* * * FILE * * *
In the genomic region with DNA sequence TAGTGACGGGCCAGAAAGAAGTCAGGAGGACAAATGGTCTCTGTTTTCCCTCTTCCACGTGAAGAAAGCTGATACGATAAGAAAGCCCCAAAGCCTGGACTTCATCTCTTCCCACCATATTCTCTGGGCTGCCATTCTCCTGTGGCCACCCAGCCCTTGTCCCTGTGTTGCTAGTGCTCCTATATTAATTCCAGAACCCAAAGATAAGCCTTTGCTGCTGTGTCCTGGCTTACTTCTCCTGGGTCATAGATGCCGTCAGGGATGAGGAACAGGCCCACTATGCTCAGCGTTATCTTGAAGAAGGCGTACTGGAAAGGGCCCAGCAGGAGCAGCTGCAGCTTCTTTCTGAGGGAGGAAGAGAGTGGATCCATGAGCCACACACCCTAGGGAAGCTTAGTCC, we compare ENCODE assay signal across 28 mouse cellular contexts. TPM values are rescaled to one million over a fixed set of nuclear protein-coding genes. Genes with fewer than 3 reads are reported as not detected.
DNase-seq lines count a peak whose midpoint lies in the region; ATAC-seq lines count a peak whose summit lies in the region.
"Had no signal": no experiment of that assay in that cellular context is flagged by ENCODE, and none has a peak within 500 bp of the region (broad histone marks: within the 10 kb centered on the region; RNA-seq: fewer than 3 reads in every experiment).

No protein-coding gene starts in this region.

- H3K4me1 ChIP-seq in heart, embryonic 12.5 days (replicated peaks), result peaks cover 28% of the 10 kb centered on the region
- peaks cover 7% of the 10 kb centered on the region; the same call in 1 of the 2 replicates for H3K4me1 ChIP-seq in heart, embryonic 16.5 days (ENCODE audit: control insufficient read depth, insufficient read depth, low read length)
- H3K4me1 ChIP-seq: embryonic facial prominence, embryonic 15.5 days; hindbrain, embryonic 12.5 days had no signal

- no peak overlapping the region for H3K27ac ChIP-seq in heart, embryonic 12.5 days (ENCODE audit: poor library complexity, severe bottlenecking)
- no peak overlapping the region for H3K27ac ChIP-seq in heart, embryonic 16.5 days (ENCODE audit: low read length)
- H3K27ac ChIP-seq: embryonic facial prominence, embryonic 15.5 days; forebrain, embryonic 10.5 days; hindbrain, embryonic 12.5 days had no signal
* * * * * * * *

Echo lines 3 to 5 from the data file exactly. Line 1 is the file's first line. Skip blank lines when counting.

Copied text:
"Had no signal": no experiment of that assay in that cellular context is flagged by ENCODE, and none has a peak within 500 bp of the region (broad histone marks: within the 10 kb centered on the region; RNA-seq: fewer than 3 reads in every experiment).

No protein-coding gene starts in this region.

- H3K4me1 ChIP-seq in heart, embryonic 12.5 days (replicated peaks), result peaks cover 28% of the 10 kb centered on the region